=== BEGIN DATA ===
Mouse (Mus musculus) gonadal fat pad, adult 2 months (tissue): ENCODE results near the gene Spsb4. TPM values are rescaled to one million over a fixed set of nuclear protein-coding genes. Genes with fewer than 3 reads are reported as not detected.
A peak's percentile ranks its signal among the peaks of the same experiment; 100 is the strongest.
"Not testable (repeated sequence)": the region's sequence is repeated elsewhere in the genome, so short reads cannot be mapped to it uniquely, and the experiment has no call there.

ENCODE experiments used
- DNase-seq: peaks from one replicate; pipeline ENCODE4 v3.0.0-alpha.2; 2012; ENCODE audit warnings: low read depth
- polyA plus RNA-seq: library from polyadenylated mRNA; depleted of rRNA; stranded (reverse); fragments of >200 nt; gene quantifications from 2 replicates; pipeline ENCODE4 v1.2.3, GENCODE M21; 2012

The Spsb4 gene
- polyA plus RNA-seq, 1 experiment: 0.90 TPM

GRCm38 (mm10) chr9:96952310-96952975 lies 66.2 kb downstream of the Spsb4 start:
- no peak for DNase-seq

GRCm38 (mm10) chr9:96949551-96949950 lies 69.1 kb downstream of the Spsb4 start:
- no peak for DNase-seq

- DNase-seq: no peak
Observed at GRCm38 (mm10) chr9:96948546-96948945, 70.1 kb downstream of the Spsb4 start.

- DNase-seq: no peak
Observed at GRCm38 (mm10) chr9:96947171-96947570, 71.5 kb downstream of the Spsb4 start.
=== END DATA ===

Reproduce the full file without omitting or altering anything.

Mouse (Mus musculus) gonadal fat pad, adult 2 months (tissue): ENCODE results near the gene Spsb4. TPM values are rescaled to one million over a fixed set of nuclear protein-coding genes. Genes with fewer than 3 reads are reported as not detected.
A peak's percentile ranks its signal among the peaks of the same experiment; 100 is the strongest.
"Not testable (repeated sequence)": the region's sequence is repeated elsewhere in the genome, so short reads cannot be mapped to it uniquely, and the experiment has no call there.

ENCODE experiments used
- DNase-seq: peaks from one replicate; pipeline ENCODE4 v3.0.0-alpha.2; 2012; ENCODE audit warnings: low read depth
- polyA plus RNA-seq: library from polyadenylated mRNA; depleted of rRNA; stranded (reverse); fragments of >200 nt; gene quantifications from 2 replicates; pipeline ENCODE4 v1.2.3, GENCODE M21; 2012

The Spsb4 gene
- polyA plus RNA-seq, 1 experiment: 0.90 TPM

GRCm38 (mm10) chr9:96952310-96952975 lies 66.2 kb downstream of the Spsb4 start:
- no peak for DNase-seq

GRCm38 (mm10) chr9:96949551-96949950 lies 69.1 kb downstream of the Spsb4 start:
- no peak for DNase-seq

- DNase-seq: no peak
Observed at GRCm38 (mm10) chr9:96948546-96948945, 70.1 kb downstream of the Spsb4 start.

- DNase-seq: no peak
Observed at GRCm38 (mm10) chr9:96947171-96947570, 71.5 kb downstream of the Spsb4 start.